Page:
Everything you need to know about gifted deposits and family springboard mortgages
If the ‘bank of mum and dad’ are helping you buy a home, here’s what you need to know.
By Louisa Fletcher, Property Expert
It’s always been difficult to take that first step on the property ladder, and the economic challenges of COVID-19 certainly haven’t helped. One thing hasn’t changed and that’s the number of families prepared to help relatives take this step.
For the many first time buyers hoping to buy a property this year, news that lenders have reduced the number of 5% and 10% deposit mortgages is likely to be unwelcome.
Typically, first-time buyers rely on the availability of these high Loan to Value (LTV) mortgages due to the smaller deposit required. Their restriction means that many will be relying on help from parents and grandparents to help them get on the ladder, perhaps in larger numbers than previous years.
If you have a parent or family member who is prepared to help you purchase your first home soon - or if perhaps you are that generous parent or family member – what products are available to help? And what are the implications for both the first time buyer and the helper?
Deposits must be gifted
For those who are lucky enough to have someone assist with the deposit for a property purchase, either by making a contribution or providing the full deposit, it’s important to remember that any amount you receive towards the deposit must be a gift and not a loan.
The funds will need to have a clear paper trail. If your parents are gifting you the deposit from their savings, for example, both your mortgage lender and your solicitor will need to see originals of savings account statements to verify that the money has come from a legitimate source. You''ll also need a document ratified by a solicitor to say that the funds provided are a gift, not a loan, that nothing needs to be repaid and that the person who provided the deposit has no rights over the property.
If you’re receiving assistance with your deposit, flag this with your mortgage adviser or broker as soon as you start the mortgage application process so that they can advise you of the correct procedure to follow.
Family assistance mortgages
For those who have a family member with funds available for the deposit but can’t afford to gift them, there’s another option.
If parents or another family member can lend the money required for a deposit for two or three years, Family Assistance Mortgages facilitate this legally.
Although all products have varying terms and conditions depending on the lender, the basic process is the same. The parent or family member lending the funds lodges their savings in a specific, linked savings account with the lender, which then forms the necessary deposit for the mortgage.
Providing the borrower keeps up their monthly payments for the term of the mortgage product, the savings are returned with interest at the end of a pre-determined period, normally when the product expires. These products are offered by a limited number of mortgage lenders, and there are of course differences in product fees and interest rates between products, so it’s worth taking professional advice to understand which option is suitable.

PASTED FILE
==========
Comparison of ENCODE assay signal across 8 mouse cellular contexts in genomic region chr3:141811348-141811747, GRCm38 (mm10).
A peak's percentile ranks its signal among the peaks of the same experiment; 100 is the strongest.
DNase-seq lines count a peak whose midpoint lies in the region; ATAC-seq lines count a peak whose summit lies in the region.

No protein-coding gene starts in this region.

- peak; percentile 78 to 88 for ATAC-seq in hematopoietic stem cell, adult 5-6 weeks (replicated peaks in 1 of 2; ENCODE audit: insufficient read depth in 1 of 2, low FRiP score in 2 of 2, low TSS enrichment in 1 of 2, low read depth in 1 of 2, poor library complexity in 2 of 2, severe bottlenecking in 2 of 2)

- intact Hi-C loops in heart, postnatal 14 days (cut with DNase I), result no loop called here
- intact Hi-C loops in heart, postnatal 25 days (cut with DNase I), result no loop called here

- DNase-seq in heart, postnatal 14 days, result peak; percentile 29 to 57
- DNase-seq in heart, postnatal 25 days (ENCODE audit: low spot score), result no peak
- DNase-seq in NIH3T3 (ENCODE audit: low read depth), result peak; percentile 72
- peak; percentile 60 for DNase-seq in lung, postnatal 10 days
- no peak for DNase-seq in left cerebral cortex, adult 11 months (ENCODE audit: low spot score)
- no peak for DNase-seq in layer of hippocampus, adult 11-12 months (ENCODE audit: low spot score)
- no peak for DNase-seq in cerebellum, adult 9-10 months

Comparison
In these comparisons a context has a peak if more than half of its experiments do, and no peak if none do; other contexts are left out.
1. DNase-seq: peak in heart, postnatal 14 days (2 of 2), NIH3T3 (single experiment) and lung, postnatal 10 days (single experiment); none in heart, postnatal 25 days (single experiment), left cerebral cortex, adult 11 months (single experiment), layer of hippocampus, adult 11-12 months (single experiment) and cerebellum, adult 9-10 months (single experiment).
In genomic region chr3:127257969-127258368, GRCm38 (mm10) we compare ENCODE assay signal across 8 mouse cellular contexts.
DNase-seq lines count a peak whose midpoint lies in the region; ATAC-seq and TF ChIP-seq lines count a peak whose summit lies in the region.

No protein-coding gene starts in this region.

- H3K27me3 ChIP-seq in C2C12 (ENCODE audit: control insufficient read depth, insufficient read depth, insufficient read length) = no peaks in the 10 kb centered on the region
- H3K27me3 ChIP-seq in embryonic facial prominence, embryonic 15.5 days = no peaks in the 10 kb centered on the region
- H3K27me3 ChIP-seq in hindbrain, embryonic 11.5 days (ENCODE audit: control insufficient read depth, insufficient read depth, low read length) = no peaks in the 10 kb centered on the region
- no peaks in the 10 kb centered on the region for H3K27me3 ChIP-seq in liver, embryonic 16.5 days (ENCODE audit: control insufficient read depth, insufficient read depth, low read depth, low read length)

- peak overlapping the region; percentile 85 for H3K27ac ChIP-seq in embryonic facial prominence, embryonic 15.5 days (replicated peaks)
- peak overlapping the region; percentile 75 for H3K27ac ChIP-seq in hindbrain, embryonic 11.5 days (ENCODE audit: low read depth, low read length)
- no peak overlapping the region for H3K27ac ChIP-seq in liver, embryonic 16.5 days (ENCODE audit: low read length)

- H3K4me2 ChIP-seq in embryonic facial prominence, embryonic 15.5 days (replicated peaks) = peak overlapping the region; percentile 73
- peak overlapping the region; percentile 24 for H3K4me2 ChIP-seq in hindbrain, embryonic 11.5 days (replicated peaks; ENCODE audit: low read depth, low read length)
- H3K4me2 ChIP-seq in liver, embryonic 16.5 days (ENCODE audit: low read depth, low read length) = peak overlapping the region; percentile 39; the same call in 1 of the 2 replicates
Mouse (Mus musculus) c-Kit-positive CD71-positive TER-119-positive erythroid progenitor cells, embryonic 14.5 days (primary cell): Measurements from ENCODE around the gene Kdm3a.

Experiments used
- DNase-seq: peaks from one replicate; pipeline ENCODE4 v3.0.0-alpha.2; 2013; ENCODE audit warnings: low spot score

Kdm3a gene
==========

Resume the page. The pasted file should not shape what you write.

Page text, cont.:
Co-buying and guarantor mortgages
A few years ago, guarantor mortgages were quite commonplace. They enabled a parent to be named on a mortgage to guarantee that the payments would be made every month. These are now much harder to source as only a very few lenders offer them, and even then few applicants meet the necessary criteria. That’s because they involve the same level of affordability assessment on both the borrower and the guarantor, making it particularly difficult if the guarantor already has an outstanding mortgage on another property.
Of course, there’s always an option to co-buy with a parent or family member, but this will again involve an affordability assessment and can create a rather expensive liability around stamp duty if they already own a property. First-time buyers are entitled to stamp duty exemptions which can represent a significant saving.
For example: first-time buyers pay no stamp duty on properties worth up to £300,000, potentially saving up to £5,000 in tax. For properties up to £500,000, no stamp duty is liable on the first £300,000 so tax is only paid on the remaining amount up to £200,000.
To be eligible for the first time buyer stamp duty exemption, anyone named on the mortgage can’t own another property.
Not only would the first time buyer lose their stamp duty exemption, but the property is then also classed as a second home, which means that on top of stamp duty being liable at the normal rate, there is then also an extra 3% stamp duty on each band. That’s quite the double-whammy of tax to pay.
If co-buying with a parent or family member is a route that you want to explore, all parties must talk to a mortgage advisor as early in the process as possible. This way any liabilities around stamp duty can be identified quickly so everyone is aware of what’s payable and when.
Savings make a difference
As low deposit mortgages may be off the menu for some buyers, or at least difficult to source over the next few months, any savings you can make in the meantime may help to tip the balance in your favour.
Setting aside a regular amount in a savings account is a great way to demonstrate sound money management, which will really help your mortgage application. Savings could also make a significant contribution towards a deposit. To put it another way, there are no downsides to saving towards your purchase, regardless of the amount saved. Find out about which ISAs might be best for you here.